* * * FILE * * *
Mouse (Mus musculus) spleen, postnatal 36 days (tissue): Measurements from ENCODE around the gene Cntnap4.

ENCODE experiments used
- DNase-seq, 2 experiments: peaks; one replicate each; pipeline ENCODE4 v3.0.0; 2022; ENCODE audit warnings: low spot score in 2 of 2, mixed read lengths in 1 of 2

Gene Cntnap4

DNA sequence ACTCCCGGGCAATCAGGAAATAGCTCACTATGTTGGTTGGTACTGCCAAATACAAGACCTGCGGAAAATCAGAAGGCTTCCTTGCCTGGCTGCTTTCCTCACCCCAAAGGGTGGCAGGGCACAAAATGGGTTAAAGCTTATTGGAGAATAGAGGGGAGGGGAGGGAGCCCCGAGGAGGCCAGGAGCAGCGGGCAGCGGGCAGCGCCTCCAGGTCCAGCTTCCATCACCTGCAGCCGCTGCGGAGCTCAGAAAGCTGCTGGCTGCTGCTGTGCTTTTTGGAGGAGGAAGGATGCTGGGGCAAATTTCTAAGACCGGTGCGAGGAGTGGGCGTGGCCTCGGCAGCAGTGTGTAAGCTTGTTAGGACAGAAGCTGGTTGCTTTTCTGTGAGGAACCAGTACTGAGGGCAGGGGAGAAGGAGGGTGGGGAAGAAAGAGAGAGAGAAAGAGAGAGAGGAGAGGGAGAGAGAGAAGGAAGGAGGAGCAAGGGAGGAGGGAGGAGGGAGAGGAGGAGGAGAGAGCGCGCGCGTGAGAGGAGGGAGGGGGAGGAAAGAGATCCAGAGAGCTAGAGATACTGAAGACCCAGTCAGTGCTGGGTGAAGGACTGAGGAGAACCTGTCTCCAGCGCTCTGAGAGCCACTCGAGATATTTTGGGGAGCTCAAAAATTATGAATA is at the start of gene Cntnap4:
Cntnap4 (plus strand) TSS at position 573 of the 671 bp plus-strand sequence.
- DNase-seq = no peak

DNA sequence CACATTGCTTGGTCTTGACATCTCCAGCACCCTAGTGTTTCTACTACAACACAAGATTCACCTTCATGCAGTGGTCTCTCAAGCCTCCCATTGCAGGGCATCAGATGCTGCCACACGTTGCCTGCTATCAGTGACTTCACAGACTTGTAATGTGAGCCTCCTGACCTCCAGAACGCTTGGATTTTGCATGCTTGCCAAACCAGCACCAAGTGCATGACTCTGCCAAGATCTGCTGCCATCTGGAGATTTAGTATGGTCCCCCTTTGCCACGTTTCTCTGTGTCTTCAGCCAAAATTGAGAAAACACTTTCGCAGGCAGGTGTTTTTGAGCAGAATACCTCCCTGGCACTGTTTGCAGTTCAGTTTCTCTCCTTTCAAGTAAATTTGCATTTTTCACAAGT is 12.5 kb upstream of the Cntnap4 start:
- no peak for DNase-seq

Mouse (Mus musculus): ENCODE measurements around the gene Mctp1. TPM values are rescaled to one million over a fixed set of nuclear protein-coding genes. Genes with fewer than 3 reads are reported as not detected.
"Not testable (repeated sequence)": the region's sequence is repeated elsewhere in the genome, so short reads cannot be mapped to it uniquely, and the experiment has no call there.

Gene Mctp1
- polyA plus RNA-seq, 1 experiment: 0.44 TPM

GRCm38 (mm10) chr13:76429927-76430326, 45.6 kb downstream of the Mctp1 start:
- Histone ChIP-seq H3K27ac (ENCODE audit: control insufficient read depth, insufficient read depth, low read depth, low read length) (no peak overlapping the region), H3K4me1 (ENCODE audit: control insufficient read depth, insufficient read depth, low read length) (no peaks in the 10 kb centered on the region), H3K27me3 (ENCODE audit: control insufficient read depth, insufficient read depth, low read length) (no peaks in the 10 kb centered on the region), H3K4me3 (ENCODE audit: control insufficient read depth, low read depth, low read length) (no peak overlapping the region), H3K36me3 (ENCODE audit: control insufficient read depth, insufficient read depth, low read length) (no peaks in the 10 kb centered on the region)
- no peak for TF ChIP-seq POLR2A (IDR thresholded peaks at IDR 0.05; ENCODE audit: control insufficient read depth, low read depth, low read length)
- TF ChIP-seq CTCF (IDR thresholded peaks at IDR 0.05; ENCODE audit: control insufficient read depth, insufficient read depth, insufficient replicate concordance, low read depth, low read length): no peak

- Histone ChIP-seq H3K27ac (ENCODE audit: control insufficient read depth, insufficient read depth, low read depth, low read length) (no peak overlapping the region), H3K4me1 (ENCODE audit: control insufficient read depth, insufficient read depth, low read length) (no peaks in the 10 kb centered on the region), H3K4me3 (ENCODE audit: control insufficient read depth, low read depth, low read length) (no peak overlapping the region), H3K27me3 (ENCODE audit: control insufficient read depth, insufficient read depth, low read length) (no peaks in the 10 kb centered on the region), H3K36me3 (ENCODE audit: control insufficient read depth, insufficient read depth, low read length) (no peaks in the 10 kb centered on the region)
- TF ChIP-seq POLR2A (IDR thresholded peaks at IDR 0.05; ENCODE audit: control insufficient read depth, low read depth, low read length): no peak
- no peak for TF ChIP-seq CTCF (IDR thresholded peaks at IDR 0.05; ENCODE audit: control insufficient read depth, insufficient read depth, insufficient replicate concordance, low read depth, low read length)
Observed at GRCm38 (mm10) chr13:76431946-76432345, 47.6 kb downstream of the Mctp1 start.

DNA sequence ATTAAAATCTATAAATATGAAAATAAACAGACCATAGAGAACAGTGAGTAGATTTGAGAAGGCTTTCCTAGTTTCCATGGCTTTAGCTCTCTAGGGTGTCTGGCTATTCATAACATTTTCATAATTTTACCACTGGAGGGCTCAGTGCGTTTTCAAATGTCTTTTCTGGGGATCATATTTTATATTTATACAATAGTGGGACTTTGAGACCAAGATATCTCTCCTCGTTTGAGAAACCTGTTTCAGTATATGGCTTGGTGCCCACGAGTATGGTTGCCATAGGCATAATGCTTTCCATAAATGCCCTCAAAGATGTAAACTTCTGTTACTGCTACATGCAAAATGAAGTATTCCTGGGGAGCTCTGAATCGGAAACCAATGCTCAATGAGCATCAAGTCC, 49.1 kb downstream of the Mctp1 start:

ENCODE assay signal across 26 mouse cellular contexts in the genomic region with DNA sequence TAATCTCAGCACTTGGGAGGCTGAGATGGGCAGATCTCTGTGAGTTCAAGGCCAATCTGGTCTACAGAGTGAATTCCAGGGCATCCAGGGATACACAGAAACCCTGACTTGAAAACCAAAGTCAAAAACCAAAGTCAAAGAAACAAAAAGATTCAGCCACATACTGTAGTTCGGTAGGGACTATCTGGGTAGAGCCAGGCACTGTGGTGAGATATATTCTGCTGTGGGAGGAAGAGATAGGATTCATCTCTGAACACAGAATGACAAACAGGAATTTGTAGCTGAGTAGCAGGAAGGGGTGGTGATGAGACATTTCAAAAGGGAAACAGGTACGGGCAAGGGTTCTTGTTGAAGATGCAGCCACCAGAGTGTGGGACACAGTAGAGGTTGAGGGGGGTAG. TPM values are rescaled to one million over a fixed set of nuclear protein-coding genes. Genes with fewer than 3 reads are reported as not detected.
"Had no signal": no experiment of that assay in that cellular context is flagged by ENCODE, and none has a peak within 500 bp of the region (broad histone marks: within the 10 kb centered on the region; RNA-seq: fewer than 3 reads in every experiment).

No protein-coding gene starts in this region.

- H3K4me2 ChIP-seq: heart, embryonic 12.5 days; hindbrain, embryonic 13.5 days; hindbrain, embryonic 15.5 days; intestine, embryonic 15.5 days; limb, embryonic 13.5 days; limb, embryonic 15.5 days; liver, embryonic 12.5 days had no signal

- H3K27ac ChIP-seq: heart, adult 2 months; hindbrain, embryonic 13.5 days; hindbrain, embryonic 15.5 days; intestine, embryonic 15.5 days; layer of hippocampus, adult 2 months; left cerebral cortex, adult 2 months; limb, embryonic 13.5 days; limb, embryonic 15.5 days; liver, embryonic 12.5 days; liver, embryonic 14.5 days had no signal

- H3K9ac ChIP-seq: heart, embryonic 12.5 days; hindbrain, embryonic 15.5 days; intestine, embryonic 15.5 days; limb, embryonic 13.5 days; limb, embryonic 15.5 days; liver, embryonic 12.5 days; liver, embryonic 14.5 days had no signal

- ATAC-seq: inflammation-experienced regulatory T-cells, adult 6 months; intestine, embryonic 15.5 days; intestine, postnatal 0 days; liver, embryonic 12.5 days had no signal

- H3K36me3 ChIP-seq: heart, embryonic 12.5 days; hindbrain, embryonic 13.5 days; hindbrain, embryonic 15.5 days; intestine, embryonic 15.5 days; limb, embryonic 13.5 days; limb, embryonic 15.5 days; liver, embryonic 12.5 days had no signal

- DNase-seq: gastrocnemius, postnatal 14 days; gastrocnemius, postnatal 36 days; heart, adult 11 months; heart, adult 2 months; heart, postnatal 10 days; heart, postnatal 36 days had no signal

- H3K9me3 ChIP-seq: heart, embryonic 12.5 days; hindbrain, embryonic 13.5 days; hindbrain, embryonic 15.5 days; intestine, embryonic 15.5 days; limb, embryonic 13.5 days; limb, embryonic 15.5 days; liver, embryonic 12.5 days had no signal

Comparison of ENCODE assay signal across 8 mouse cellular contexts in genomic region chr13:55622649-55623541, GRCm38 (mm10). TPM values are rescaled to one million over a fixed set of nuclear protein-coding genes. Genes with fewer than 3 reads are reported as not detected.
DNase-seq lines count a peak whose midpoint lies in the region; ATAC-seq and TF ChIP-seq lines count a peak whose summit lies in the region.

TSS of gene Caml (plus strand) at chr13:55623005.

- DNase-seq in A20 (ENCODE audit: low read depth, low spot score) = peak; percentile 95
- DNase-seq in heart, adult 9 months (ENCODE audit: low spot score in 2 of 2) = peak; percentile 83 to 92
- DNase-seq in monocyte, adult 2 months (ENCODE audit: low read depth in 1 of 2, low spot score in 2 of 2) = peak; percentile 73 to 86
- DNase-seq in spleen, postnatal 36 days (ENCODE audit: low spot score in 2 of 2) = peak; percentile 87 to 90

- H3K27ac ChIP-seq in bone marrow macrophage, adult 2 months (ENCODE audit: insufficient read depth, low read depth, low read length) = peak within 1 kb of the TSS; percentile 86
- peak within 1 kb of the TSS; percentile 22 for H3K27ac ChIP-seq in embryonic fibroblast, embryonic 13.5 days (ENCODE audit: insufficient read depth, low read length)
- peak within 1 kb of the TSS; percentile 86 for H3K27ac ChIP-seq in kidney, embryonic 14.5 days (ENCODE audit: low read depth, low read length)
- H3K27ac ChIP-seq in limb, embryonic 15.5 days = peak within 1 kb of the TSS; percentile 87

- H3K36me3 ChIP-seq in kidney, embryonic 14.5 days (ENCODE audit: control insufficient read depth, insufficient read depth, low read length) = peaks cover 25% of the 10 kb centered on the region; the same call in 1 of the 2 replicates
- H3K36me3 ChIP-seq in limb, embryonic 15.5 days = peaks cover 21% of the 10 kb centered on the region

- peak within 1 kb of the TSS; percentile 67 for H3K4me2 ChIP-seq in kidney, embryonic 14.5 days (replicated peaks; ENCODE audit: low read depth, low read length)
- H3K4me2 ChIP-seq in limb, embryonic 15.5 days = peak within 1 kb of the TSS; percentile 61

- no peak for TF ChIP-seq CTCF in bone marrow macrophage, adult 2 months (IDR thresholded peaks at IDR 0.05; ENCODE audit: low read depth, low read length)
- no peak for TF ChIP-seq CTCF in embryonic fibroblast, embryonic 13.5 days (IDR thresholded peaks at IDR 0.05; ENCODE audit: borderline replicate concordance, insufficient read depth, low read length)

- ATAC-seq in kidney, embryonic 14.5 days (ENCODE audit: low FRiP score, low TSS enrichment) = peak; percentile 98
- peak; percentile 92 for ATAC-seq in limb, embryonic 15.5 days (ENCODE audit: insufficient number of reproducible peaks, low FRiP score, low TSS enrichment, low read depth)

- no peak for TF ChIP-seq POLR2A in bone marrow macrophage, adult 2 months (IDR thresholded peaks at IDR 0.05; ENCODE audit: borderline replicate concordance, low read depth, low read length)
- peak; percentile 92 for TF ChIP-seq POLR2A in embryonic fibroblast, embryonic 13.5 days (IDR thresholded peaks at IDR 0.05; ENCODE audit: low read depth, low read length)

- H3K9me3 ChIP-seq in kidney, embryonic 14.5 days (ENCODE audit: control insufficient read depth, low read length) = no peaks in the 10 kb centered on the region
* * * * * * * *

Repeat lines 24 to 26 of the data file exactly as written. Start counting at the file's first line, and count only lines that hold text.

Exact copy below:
"Had no signal": no experiment of that assay in that cellular context is flagged by ENCODE, and none has a peak within 500 bp of the region (broad histone marks: within the 10 kb centered on the region; RNA-seq: fewer than 3 reads in every experiment).

No protein-coding gene starts in this region.

- H3K4me2 ChIP-seq: heart, embryonic 12.5 days; hindbrain, embryonic 13.5 days; hindbrain, embryonic 15.5 days; intestine, embryonic 15.5 days; limb, embryonic 13.5 days; limb, embryonic 15.5 days; liver, embryonic 12.5 days had no signal